Ercildoune

Ercildoune. See Earlston.

Erdington

Erdington, an urban district of Warwickshire, 5 miles NE. of Birmingham. Pop. 16.368.

Erebus

Erebus, Mount, an active volcano (12,760 feet) in Victoria Land, discovered in 1841 by Ross.

Eregll

Eregll (Heraclea), a port on the Black Sea coast of Asia Minor, 125 miles E. of the Bosporus, and terminus of the Bagdad railway scheme. Pop. 700.

Eretria

Eretria, an ancient trading town on the SW. coast of Eubœ;a.

Ergasteria

Ergasteria, a mining town of Attica, near Cape Colonna, with ancient lead and silver works, reopened in 1864. Pop. 6500.

Ericht

Ericht, Loch, a lonely lake between Perth and Inverness shires, 1 mile from Dalwhinnie station, and 60 miles NW. of Perth. Lying 1153 feet above sea-level, it stretches 14 3/4 miles SSW., is 512 feet deep, is overhung by Ben Alder (3757 feet), and sends off a stream 6 miles to Loch Rannoch. - Another Ericht runs 10 miles SE. to the Isla near Coupar-Angus.

Eridanus

Erid'anus. See Po.

Erin

Erin. See Ireland.

Eriskay

Eriskay, an Inverness-shire island, 2 miles S. of South Uist. Here Prince Charles Edward landed, 23d July 1745. Pop. 474.

Erith

Erith, a town of Kent, on the right bank of the Thames, 15 1/2 miles by rail E. of Charing Cross. It is a summer-resort for Londoners, and the headquarters of several yacht clubs; in the Erith and Plumstead Marshes are large powder-magazines, the scene of a great explosion (1864). Here the Grace de Dieu was built in 1515. Pop. of parish (1851) 3231; (1901) 25,296. See C. J. Smith's History of Erith (1873).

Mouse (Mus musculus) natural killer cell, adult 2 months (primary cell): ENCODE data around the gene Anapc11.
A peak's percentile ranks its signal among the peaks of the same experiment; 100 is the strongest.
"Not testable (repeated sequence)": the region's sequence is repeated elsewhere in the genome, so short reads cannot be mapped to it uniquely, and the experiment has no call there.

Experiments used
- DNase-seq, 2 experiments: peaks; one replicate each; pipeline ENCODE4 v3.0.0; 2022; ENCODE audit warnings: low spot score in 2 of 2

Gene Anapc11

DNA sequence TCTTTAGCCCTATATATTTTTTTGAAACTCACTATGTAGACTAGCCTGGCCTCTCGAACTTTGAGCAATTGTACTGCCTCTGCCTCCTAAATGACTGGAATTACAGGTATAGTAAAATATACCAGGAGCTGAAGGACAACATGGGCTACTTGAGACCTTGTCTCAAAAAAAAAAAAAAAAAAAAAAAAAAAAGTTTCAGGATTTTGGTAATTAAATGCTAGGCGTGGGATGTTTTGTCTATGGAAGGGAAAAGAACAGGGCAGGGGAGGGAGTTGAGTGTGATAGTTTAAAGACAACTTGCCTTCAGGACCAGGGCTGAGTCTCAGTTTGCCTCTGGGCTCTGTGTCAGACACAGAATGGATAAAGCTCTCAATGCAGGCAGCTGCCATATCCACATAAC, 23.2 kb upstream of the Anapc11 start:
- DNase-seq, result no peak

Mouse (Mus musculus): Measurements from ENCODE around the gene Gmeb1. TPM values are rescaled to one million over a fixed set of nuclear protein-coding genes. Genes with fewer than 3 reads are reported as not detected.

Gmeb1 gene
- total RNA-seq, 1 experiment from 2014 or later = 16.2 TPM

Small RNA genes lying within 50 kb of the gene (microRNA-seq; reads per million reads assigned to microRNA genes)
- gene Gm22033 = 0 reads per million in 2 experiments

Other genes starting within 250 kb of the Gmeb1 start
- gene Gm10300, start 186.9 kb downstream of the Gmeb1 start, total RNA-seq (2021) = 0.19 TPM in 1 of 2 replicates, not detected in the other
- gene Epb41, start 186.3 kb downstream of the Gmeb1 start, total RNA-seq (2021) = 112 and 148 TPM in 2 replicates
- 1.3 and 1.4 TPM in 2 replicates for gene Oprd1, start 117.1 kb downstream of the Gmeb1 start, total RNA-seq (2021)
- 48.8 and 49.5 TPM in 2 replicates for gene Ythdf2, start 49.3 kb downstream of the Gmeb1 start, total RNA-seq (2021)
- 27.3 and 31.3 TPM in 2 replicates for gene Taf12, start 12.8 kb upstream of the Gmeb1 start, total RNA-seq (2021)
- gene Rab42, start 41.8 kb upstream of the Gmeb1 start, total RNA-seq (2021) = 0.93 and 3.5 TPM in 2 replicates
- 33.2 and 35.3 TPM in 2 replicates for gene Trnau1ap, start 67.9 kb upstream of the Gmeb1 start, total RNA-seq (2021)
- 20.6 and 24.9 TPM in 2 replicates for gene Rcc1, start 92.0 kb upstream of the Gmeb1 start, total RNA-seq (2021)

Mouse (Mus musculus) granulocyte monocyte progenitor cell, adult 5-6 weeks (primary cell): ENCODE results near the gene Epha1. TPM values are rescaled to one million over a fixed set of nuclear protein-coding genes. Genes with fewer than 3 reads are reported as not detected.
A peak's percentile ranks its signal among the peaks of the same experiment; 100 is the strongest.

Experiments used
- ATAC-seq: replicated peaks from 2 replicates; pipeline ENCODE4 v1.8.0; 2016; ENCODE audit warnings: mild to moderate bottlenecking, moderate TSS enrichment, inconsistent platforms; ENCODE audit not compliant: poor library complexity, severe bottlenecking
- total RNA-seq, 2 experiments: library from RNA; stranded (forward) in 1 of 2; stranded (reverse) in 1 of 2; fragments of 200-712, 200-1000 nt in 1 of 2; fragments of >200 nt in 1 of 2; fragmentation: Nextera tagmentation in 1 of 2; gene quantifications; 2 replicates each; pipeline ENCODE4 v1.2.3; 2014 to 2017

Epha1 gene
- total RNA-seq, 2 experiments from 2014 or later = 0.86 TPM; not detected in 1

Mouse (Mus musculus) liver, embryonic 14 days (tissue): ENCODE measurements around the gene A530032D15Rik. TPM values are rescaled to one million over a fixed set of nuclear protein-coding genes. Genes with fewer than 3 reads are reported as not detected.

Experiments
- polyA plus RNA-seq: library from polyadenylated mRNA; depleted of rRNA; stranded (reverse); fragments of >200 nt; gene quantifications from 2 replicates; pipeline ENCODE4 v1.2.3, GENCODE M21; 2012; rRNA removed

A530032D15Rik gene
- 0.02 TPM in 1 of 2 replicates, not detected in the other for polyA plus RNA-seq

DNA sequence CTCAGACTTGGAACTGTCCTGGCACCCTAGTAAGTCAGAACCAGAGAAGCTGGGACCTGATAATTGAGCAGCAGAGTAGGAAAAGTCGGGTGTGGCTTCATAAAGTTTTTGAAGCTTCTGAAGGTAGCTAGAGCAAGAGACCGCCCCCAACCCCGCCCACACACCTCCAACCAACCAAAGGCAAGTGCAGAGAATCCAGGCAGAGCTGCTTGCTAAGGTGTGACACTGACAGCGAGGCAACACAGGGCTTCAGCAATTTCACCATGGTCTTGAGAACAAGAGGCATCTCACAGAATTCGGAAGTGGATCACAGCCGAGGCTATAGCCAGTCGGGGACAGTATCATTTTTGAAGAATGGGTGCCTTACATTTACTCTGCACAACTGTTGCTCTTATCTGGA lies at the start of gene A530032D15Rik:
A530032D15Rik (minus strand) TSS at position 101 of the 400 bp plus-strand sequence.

Eritrea

Eritrea. See Italy.

Erivan

Erivan' (Persian Rewan), the fortified capital of a Transcaucasian government, on the elevated plain to the north of Ararat, on the river Sanga, 3432 feet above sea-level. The town dates probably from the 7th century a.d.; in later years it was held alternately by Persians and Turks. Pop. 29,000. The province has an area of 10,165 sq. m., and a pop. of 805,000, nearly all Armenians and Tartars. See Etchmiadzin.

Erlangen

Erlangen (Er'lang-en), a town of Bavaria, on the Regnitz, 12 miles N. of Nuremberg. As old as the 10th century, it owes its prosperity to the settlement here of French Huguenots (1685), and to its university (1743), which is celebrated as a school of Protestant theology, and attended by from 600 to 900 students. A statue of its founder, the Margrave Frederick of Brandenburg-Baireuth, was erected in the market-place in 1843. There are manufactures of hosiery, gloves, mirrors, tobacco, and especially beer. Burned in 1449 and 1632, Erlangen came to Bavaria in 1809. Pop. 25,000.

Erlau

Erlau (Er'low; Hung. Eger), a city of Hungary, on the Erlau, 89 miles NE. of Pesth. It has a domed cathedral, built since 1837 at a cost of 67,000, and 328 feet long; a lyceum (1761-99), with library and observatory; a hospital (1830); and two warm baths. The Erlau red wine is the best of Hungary. Pop. 25,427.